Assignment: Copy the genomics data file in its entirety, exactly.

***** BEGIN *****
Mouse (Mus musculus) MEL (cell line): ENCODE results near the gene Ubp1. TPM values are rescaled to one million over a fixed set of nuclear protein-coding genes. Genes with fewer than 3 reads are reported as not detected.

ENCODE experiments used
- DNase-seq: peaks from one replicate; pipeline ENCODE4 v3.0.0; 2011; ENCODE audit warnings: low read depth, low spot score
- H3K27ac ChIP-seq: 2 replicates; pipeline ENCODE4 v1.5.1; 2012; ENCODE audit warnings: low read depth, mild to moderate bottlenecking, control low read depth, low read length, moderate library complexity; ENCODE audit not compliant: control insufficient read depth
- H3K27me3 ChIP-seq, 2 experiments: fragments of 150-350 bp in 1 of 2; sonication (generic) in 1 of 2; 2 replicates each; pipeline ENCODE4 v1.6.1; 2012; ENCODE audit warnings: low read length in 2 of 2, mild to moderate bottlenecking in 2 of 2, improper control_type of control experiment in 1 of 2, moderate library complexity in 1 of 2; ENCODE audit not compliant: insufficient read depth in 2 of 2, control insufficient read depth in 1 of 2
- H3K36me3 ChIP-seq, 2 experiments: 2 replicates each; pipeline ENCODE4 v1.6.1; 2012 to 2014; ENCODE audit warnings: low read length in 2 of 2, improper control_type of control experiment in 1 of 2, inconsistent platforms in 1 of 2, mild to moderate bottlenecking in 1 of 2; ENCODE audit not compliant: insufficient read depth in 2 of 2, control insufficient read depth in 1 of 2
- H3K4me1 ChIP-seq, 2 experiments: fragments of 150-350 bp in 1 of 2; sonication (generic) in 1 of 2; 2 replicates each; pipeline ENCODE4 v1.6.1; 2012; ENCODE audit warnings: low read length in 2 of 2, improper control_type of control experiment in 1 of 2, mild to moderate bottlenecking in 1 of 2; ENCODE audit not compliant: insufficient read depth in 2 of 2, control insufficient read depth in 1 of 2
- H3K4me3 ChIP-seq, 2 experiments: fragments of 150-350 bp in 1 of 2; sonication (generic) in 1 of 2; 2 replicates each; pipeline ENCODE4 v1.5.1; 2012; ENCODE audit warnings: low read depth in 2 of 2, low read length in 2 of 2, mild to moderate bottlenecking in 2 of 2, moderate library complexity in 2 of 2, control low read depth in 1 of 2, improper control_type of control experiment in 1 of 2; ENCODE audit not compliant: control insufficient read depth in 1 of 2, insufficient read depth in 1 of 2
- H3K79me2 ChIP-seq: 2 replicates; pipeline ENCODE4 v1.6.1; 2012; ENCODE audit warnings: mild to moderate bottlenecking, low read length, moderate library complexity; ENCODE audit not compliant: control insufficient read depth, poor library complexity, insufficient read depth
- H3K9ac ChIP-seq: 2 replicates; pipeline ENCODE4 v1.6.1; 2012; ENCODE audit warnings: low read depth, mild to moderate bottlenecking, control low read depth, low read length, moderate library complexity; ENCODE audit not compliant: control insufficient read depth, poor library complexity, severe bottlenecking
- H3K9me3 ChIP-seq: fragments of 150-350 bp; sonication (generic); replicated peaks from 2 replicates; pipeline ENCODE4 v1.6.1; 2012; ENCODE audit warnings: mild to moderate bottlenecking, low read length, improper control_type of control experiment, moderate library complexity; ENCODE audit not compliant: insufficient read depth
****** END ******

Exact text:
Mouse (Mus musculus) MEL (cell line): ENCODE results near the gene Ubp1. TPM values are rescaled to one million over a fixed set of nuclear protein-coding genes. Genes with fewer than 3 reads are reported as not detected.

ENCODE experiments used
- DNase-seq: peaks from one replicate; pipeline ENCODE4 v3.0.0; 2011; ENCODE audit warnings: low read depth, low spot score
- H3K27ac ChIP-seq: 2 replicates; pipeline ENCODE4 v1.5.1; 2012; ENCODE audit warnings: low read depth, mild to moderate bottlenecking, control low read depth, low read length, moderate library complexity; ENCODE audit not compliant: control insufficient read depth
- H3K27me3 ChIP-seq, 2 experiments: fragments of 150-350 bp in 1 of 2; sonication (generic) in 1 of 2; 2 replicates each; pipeline ENCODE4 v1.6.1; 2012; ENCODE audit warnings: low read length in 2 of 2, mild to moderate bottlenecking in 2 of 2, improper control_type of control experiment in 1 of 2, moderate library complexity in 1 of 2; ENCODE audit not compliant: insufficient read depth in 2 of 2, control insufficient read depth in 1 of 2
- H3K36me3 ChIP-seq, 2 experiments: 2 replicates each; pipeline ENCODE4 v1.6.1; 2012 to 2014; ENCODE audit warnings: low read length in 2 of 2, improper control_type of control experiment in 1 of 2, inconsistent platforms in 1 of 2, mild to moderate bottlenecking in 1 of 2; ENCODE audit not compliant: insufficient read depth in 2 of 2, control insufficient read depth in 1 of 2
- H3K4me1 ChIP-seq, 2 experiments: fragments of 150-350 bp in 1 of 2; sonication (generic) in 1 of 2; 2 replicates each; pipeline ENCODE4 v1.6.1; 2012; ENCODE audit warnings: low read length in 2 of 2, improper control_type of control experiment in 1 of 2, mild to moderate bottlenecking in 1 of 2; ENCODE audit not compliant: insufficient read depth in 2 of 2, control insufficient read depth in 1 of 2
- H3K4me3 ChIP-seq, 2 experiments: fragments of 150-350 bp in 1 of 2; sonication (generic) in 1 of 2; 2 replicates each; pipeline ENCODE4 v1.5.1; 2012; ENCODE audit warnings: low read depth in 2 of 2, low read length in 2 of 2, mild to moderate bottlenecking in 2 of 2, moderate library complexity in 2 of 2, control low read depth in 1 of 2, improper control_type of control experiment in 1 of 2; ENCODE audit not compliant: control insufficient read depth in 1 of 2, insufficient read depth in 1 of 2
- H3K79me2 ChIP-seq: 2 replicates; pipeline ENCODE4 v1.6.1; 2012; ENCODE audit warnings: mild to moderate bottlenecking, low read length, moderate library complexity; ENCODE audit not compliant: control insufficient read depth, poor library complexity, insufficient read depth
- H3K9ac ChIP-seq: 2 replicates; pipeline ENCODE4 v1.6.1; 2012; ENCODE audit warnings: low read depth, mild to moderate bottlenecking, control low read depth, low read length, moderate library complexity; ENCODE audit not compliant: control insufficient read depth, poor library complexity, severe bottlenecking
- H3K9me3 ChIP-seq: fragments of 150-350 bp; sonication (generic); replicated peaks from 2 replicates; pipeline ENCODE4 v1.6.1; 2012; ENCODE audit warnings: mild to moderate bottlenecking, low read length, improper control_type of control experiment, moderate library complexity; ENCODE audit not compliant: insufficient read depth